• 3
    CARRIE 62 MOHAWK AVE. October 2, 2013 at 22:22
  • 4
    Yolanda Besant 31315 October 3, 2013 at 10:26
  • 5
    Dave Mathers St. Thomas, Ontario October 15, 2013 at 14:28
    In 1989 we put a Superchip in a SHO demo. I was driving to Ford Oakville at about 5.30 A.M. on the 'Brantford Salt Flats' (Highway 403 - Woodstock to Brantford) and as there was no traffic I let it go. Got it to seven grand in fourth. Figured no point trying O/D as the Mustangs of the day went faster in 4th than 5th. Tried it anyway - revs dropped to five grand and I was absolutely astounded when it went to 6500 in 5th gear. Came back home to the dealership and did the math - 275 KPH or 170 MPH. Wow!! I surprised a LOT of Mustangs, Camaros and others with it. AND it got a bazillion miles per gallon when driven normally (not very often!!!).
  • 6
    Roger Puget Sound October 15, 2013 at 14:30
    Not sure the Red Truck really qualifies as a "sleeper." On another note, I'd suggest VW's R32 (or Golf R) as a replacement. More performance than their GTI, but with less bling. Who else does that?
  • 7
    David J Dean United States October 15, 2013 at 15:27
    I had the pleasure to own some of these on the list, Tiger, Shelby lancer, and GLH, and the SHO . Prior to the SHO I also had a 1991 Dodge Spirit R/T - This had the double cam turbo intercooled 4 cyl with the Lotus cylinder head. This little sedan was very quick and easily surprised SHO's. I believe there were reliability issues with the engine - mine cracked 2 heads under warranty, I have not seen one of these around in years, There were some IROC Dodge Daytona's that used this engine - and even those are gone. That was the era when Dodge was putting turbos on anything.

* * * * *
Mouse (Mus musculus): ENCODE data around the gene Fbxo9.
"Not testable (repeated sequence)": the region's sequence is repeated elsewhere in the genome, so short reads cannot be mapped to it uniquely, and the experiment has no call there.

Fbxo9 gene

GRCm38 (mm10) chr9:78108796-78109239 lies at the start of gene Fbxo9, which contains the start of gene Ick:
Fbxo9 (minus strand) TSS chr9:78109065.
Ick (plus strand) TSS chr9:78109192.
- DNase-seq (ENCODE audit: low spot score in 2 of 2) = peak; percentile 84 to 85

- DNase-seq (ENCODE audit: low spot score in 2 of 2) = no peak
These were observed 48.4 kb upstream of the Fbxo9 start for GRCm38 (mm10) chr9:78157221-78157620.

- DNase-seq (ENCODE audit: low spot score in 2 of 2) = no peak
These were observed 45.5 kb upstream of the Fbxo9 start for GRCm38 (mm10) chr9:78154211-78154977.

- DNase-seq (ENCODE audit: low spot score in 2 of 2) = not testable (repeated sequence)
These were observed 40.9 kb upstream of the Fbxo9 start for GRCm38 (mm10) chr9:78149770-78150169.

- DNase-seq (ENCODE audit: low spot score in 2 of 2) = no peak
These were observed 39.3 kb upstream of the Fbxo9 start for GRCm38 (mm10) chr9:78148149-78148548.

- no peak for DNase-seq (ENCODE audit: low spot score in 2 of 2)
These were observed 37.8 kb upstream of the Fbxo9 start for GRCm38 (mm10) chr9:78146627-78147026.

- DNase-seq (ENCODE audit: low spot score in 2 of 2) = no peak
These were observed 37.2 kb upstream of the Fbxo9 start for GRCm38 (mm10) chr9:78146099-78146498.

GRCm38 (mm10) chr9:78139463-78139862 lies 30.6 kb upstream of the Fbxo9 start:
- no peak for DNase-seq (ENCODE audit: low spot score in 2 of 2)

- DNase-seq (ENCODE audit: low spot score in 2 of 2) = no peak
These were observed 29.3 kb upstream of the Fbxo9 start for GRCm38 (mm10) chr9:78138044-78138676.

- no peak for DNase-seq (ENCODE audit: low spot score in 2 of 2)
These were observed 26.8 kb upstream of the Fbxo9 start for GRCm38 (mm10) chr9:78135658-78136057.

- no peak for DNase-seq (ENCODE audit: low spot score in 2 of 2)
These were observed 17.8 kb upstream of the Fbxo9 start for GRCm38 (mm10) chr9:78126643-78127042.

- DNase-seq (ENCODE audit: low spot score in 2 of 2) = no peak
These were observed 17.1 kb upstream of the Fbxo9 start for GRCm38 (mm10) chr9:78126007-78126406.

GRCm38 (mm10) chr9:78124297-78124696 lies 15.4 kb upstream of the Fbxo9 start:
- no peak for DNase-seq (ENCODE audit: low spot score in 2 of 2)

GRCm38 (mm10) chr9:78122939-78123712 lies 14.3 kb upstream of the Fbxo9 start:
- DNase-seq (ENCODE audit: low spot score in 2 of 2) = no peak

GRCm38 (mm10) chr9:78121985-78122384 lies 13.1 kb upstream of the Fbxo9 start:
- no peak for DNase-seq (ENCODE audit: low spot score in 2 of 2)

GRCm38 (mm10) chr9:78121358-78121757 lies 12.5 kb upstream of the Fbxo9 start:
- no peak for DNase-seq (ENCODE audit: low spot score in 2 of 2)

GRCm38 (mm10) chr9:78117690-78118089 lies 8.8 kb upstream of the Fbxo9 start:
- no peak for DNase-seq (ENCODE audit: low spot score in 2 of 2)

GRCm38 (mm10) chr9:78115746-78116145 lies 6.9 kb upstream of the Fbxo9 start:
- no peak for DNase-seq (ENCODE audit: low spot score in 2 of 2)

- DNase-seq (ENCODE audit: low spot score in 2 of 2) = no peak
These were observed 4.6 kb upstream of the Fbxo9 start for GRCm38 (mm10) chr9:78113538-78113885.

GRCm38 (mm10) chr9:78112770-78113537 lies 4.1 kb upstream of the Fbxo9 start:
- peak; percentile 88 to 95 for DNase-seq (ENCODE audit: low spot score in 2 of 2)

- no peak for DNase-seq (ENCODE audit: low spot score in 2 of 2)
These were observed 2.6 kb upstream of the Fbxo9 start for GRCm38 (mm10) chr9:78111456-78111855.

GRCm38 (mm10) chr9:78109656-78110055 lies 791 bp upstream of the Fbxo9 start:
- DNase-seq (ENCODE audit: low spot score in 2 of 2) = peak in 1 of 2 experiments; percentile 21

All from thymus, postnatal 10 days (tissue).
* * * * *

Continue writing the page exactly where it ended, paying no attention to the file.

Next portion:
• 8
    Greg Vincent Norton, MA October 16, 2013 at 15:09
    What about the Scarab Z cars based on the Datsun 240, 260 and 280Z bodies of the Seventies but with Small block 327 Chevy motors and 4 speed Muncies. There were even dual turbocharged Chevy 350 version. I think it was Hot Rod Magazine who called them the "Cobra of the Seventies" These tight handling V8 powered cars ruled the canyons of LA for years
  • 9
    steve costa picayune,ms October 16, 2013 at 05:20
    I had a Charger GLHS and it only took me 6 months to fold it back to the firewall! I will alwys remember it fondly but I now drive a nice,slow pickup
  • 10
    I have a 1979 Dodge Lil Red Express truck and I need the passenger side aluminum panel with the oak face if anyone can suggest a place to find it. I also need an original Tuff Steering wheel.
  • 11
    David Weston Blaine, Minnesota June 4, 2017 at 14:48
    The 1984 Dodge Colt GTS Turbo....